Indian economy is heavily dependent on agriculture almost 58% of the population of India, relying on it as their primary source of income. Both the Bharatiya Janata Party (BJP) (Page 13) and the Indian National Congress (INC) (Page 17) promised to develop this sector in their 2019 manifestos. However, despite the apparent political will, the Farm Income Growth saw a 14- year low in 2018. The growth of agriculture in 2019-20 and its contribution to the Gross Value Added (GVA) also decreased from 18.2% in 2014-15 to 16.5% in 2019-20. The COVID-19 pandemic has made things worse with additional difficulties, like difficulty in finding labourers and travel restrictions. In this light, the farmers were eagerly looking forward to constructive steps by the government that would benefit them. This two-part post looks at the various social and legal issues that this ordinance creates. Part I will look at the specific portions of the Ordinance and how they upset or worsen the current status quo. Part II will delve into the issue of federalism, since agriculture is a state list subject but has been legislated upon, in this case, by the Central government.
On 5 June 2020, the President promulgated two ordinances with the specified aim to boost rural India and agriculture. One of these was The Farmers’ Produce Trade and Commerce (Promotion & Facilitation) Ordinance 2020 (“the Ordinance”). Ever since its promulgation, the ordinance has been continuously opposed by the many farmer organisations in Punjab, and Haryana, the very segment that the ordinance was intended to support.
The ordinance has been promulgated as a part of the Aatmanirbhar Bharat Abhiyan of the Prime Minister with the intended view to increase farmer income. The official press release stated that “when the whole ecosystem of agriculture and its allied activities was tested during the COVID-19 crises, it reconfirmed the necessity for the Central Government to speed up the reform process to improve intra-state and interstate trade of agricultural produce.” The press release also highlighted the government’s efforts in facilitating a better price for the farmer to sell agriculture produce by increasing the number of prospective buyers.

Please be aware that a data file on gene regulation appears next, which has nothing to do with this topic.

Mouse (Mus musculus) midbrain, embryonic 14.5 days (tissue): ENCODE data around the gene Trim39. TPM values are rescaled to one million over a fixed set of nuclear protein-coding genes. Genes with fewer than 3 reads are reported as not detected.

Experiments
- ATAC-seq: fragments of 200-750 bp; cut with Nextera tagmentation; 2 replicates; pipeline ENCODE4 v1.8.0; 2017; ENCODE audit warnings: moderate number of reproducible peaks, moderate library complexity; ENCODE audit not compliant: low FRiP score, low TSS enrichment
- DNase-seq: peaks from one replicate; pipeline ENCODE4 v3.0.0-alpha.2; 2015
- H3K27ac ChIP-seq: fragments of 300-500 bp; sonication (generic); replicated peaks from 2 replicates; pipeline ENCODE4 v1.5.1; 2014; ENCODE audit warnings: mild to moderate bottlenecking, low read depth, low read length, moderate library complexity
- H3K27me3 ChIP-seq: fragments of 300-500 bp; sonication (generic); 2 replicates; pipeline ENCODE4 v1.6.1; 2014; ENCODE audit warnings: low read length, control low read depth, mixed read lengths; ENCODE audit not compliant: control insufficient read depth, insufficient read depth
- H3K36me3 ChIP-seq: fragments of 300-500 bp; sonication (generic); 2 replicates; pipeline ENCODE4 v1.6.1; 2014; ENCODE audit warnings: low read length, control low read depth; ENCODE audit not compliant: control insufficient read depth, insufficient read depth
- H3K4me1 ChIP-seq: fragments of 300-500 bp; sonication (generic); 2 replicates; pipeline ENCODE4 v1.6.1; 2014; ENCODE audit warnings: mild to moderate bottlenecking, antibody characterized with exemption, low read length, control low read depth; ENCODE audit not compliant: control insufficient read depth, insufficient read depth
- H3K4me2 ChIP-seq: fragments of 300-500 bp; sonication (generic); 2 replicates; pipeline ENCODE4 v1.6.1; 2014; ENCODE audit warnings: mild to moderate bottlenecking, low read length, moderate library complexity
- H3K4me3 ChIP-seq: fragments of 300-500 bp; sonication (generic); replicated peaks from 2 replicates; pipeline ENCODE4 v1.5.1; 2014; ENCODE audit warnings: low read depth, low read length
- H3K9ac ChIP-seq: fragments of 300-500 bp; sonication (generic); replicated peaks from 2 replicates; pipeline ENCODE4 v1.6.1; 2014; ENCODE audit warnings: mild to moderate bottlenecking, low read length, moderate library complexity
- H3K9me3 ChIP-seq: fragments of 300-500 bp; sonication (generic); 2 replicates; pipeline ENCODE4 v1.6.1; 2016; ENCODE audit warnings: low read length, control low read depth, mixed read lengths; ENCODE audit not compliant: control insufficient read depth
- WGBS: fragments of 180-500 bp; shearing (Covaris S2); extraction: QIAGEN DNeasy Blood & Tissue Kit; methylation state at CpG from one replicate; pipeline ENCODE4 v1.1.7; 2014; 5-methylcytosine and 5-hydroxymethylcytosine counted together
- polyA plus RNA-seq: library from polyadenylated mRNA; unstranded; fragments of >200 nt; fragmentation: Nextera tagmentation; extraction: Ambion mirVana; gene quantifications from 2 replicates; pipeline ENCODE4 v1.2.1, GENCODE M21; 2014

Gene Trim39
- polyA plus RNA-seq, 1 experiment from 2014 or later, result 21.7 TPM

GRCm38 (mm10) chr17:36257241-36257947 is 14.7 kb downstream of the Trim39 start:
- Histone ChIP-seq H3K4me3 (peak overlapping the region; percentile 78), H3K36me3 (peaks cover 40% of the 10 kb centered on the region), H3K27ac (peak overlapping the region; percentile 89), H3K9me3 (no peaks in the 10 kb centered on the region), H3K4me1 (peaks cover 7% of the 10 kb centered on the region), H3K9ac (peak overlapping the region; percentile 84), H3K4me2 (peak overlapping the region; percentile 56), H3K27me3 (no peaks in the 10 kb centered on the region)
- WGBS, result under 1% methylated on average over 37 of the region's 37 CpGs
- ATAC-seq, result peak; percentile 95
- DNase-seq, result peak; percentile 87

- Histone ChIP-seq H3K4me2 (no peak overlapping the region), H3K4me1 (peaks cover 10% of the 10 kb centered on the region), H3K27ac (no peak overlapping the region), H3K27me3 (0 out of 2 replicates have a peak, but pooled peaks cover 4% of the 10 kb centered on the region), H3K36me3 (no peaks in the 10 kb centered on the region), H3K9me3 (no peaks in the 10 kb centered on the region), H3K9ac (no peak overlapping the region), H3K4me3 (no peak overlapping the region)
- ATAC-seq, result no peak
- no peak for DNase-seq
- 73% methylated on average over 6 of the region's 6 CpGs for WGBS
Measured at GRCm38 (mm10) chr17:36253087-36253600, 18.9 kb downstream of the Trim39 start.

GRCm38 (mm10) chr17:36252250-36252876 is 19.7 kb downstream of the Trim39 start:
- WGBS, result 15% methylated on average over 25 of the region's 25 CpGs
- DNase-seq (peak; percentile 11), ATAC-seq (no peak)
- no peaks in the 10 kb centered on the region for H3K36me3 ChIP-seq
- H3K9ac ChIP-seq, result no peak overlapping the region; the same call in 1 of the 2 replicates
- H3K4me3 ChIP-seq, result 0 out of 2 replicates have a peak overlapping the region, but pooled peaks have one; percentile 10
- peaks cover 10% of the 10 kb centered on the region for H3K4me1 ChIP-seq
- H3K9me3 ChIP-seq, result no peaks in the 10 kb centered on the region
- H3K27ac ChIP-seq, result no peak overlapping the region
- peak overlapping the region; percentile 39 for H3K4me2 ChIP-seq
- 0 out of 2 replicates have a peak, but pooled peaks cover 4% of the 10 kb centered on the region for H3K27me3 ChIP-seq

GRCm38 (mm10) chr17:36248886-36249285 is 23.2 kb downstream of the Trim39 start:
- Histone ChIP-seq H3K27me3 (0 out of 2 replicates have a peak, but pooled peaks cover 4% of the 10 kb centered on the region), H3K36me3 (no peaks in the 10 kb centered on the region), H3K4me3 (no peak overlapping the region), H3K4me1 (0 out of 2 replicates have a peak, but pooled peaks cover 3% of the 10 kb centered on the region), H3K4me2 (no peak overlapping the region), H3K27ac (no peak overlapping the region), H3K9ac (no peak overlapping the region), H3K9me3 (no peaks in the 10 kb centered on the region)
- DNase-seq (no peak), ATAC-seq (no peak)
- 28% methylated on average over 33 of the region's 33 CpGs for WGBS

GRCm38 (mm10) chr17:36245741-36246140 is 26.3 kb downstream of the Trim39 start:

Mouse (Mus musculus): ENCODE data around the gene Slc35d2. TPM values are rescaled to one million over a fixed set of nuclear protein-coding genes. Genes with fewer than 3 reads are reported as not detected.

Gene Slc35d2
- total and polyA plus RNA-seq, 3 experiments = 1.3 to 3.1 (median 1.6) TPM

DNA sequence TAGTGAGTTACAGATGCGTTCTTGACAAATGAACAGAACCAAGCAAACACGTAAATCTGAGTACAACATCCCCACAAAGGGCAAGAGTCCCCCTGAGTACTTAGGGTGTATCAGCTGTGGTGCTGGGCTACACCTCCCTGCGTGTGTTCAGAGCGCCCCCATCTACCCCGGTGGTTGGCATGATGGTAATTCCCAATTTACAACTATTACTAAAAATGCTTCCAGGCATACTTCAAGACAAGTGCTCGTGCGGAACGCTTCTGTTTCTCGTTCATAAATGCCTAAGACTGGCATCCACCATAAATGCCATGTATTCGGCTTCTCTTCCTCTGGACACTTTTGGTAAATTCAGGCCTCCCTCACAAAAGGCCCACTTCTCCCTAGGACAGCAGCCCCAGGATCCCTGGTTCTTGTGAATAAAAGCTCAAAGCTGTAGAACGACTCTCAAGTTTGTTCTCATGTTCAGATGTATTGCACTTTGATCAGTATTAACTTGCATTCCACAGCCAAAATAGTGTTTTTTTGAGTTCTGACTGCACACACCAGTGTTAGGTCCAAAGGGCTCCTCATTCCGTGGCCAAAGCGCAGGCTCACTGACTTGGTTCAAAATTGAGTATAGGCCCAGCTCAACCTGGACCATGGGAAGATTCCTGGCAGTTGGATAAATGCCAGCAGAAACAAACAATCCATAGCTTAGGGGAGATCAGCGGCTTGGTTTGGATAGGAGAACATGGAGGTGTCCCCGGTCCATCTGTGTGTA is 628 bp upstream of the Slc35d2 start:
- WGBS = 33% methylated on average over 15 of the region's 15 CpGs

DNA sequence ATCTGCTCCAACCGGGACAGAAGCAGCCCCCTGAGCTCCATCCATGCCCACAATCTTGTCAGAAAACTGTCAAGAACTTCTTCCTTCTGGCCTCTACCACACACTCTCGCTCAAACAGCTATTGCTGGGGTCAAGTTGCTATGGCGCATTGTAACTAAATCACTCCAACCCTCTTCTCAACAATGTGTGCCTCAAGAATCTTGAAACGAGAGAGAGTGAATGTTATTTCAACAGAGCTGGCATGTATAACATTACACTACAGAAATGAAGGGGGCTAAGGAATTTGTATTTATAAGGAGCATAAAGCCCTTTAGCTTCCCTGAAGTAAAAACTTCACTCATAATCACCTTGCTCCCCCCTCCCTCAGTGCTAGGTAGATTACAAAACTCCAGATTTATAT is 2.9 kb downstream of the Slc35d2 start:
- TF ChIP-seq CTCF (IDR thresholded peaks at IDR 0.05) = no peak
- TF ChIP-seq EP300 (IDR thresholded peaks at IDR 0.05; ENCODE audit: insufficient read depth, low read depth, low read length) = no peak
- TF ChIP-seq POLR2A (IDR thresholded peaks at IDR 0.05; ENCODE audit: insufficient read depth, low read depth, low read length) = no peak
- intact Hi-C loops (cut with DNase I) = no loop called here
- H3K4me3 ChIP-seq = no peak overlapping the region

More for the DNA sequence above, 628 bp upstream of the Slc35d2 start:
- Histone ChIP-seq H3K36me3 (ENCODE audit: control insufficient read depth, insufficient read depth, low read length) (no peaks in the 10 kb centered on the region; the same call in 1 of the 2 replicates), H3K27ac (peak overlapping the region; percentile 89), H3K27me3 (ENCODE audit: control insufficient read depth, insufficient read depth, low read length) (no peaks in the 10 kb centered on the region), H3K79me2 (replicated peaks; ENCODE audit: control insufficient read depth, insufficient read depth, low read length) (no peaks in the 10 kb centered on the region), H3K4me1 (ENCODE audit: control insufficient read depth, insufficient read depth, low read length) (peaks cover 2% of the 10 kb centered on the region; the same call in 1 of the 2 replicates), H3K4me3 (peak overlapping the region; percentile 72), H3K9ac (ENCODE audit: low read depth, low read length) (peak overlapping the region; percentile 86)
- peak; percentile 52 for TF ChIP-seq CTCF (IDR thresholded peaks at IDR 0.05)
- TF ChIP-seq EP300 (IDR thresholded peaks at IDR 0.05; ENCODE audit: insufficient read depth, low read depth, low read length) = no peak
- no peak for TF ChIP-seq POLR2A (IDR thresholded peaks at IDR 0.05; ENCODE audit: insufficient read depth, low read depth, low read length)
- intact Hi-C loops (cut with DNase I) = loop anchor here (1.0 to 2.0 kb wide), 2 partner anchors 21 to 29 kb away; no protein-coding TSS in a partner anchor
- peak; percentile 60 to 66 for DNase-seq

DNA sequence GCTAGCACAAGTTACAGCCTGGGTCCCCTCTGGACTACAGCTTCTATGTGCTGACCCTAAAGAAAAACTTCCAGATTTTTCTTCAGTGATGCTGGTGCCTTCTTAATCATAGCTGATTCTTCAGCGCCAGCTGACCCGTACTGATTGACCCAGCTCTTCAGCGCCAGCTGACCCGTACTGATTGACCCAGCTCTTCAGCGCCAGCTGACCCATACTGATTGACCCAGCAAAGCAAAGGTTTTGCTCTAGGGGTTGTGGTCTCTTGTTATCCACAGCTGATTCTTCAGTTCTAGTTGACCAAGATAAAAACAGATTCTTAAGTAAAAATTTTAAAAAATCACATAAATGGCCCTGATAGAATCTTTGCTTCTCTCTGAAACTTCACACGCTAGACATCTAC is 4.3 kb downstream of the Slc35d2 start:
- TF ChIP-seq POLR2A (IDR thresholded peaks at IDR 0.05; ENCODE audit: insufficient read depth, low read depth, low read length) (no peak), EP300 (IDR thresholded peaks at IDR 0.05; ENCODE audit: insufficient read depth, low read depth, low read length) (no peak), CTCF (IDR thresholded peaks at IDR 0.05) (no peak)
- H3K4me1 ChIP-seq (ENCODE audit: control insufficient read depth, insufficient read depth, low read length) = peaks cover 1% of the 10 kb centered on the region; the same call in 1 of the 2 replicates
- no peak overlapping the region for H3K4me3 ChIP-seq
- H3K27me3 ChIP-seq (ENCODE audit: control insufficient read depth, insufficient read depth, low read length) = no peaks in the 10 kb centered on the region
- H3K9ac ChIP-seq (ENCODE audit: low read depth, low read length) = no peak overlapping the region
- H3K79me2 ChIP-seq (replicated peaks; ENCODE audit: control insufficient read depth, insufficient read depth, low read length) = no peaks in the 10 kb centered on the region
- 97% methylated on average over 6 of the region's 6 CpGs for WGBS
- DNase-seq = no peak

The ordinance allows inter-state and intra-state trade of agricultural products beyond the state recognised markets (“mandis”). It also expanded the ambit of the term ‘trader’ to include any individual or collective with a valid PAN card. It has removed any and all taxes that were earlier levied by states and made provisions for the establishment of electronic trading. A three-day deadline for the payment to producers has been prescribed along with a dispute resolution mechanism outside the courts via the SDM’s office. While, this seems to be a step towards a free market which would potentially be helpful for farmers, it is riddled with economic and socio-legal issues that will explored and expounded upon in this article.
ALL THAT IS WRONG WITH “THE ORDINANCE”
Effective Dismantling of the Minimum Support Price (MSP)?
The BJP in its manifesto had advertised that it has significantly improved the earnings of the farmers by increasing the MSP to 1.5 times of the previous value. It is shocking that after identifying the increase in the MSP as a tool to increase farmer earnings, the government has, via the Ordinance, discontinued with the practice of setting the MSP.
The Niti Aayog’s 2016 report on the “Efficacy of the MSP” found that 94% of all farmers wanted the government to continue with the setting of the MSP even if 79% farmers were dissatisfied with the amount that had been set. The above-mentioned report also highlights (Page 86) that the setting of the MSP is an important policy for a wide array of reasons, including but not limited to: protecting farmers from middlemen and fluctuating market conditions; stabilising market prices and hence allowing farmer to use modern agricultural tools and ensuring a minimum return for their produces.